Well, it wasn’t long before the man of God came along. The bleating of the sheep and the lowing of the oxen told him the story: the King had disobeyed the Lord’s order. It was this single act of disobedience that spelled the end and downfall of the King. God would henceforth reject him as Israel’s King. So God told  Samuel to go out and search for a new King for Israel.

The prophet’s search ended with David (1 Samuel 16). Of course, you know the rest of the story. The entire nation was changed by David’s Kingship and Israel became a regional superpower.

So, in hindsight, Samuel was a truly pivotal and landmark ruler in Israel during his lifetime—both politically and spiritually. He galvanized the nation behind him. The people looked to him for guidance. And even in an hour when the nation turned its back on God, Samuel continued to serve God’s people and direct them in the knowledge and obedience of God. Israel’s history was forever changed by the lone and solitary voice of God speaking and working through this one man named Samuel.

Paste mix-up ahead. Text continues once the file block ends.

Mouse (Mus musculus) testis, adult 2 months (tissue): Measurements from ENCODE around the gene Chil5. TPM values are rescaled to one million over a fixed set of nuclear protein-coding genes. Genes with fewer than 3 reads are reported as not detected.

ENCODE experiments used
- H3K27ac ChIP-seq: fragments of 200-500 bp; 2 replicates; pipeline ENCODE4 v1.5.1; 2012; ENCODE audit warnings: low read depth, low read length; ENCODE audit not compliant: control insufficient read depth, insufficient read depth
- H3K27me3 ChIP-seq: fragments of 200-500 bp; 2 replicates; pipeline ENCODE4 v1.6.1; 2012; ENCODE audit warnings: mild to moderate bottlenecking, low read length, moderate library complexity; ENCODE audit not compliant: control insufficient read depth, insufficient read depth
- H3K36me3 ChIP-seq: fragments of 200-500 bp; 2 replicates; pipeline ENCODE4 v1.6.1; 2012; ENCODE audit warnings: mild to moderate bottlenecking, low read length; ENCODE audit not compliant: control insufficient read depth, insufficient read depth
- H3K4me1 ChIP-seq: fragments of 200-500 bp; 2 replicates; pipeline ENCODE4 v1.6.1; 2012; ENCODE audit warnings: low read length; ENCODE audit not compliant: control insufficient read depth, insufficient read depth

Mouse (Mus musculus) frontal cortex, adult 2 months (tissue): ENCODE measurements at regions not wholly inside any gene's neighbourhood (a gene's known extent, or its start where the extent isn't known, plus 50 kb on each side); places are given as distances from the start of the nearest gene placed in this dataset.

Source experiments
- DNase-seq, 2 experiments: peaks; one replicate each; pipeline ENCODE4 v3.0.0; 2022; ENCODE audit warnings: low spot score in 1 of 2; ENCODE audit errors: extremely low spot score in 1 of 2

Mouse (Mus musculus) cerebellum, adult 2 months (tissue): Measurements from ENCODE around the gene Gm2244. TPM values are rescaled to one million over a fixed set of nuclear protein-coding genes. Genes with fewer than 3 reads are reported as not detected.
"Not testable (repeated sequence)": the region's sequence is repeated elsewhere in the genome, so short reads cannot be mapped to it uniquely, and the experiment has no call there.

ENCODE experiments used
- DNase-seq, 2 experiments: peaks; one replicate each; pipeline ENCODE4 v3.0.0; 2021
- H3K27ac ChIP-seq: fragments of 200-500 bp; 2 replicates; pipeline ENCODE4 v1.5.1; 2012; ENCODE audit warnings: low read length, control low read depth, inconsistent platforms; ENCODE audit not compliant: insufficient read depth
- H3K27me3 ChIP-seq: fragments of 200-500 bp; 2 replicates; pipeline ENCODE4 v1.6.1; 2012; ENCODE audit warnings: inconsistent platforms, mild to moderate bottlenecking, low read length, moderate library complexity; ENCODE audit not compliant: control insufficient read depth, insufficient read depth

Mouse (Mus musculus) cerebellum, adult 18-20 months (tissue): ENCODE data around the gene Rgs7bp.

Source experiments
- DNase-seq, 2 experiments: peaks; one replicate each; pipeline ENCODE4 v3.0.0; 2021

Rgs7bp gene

Like I said at the start, many of you know the story of Samuel. He got his start in the priesthood because his mother, a woman by the name of Hannah, was barren. She was so distraught with her inability to conceive and have children that she finally had a meltdown with God at the Tabernacle in Shiloh (1 Samuel 1). She made a deal with God. God, if you give me a child, a boy, I’ll give him back to you. I’ll bring him back to this Tabernacle and leave him here for you, to serve you all the days of his life. You can have him, dear Lord. Only let me have him first for a few years, then I’ll give him back to you (1 Samuel 1:11).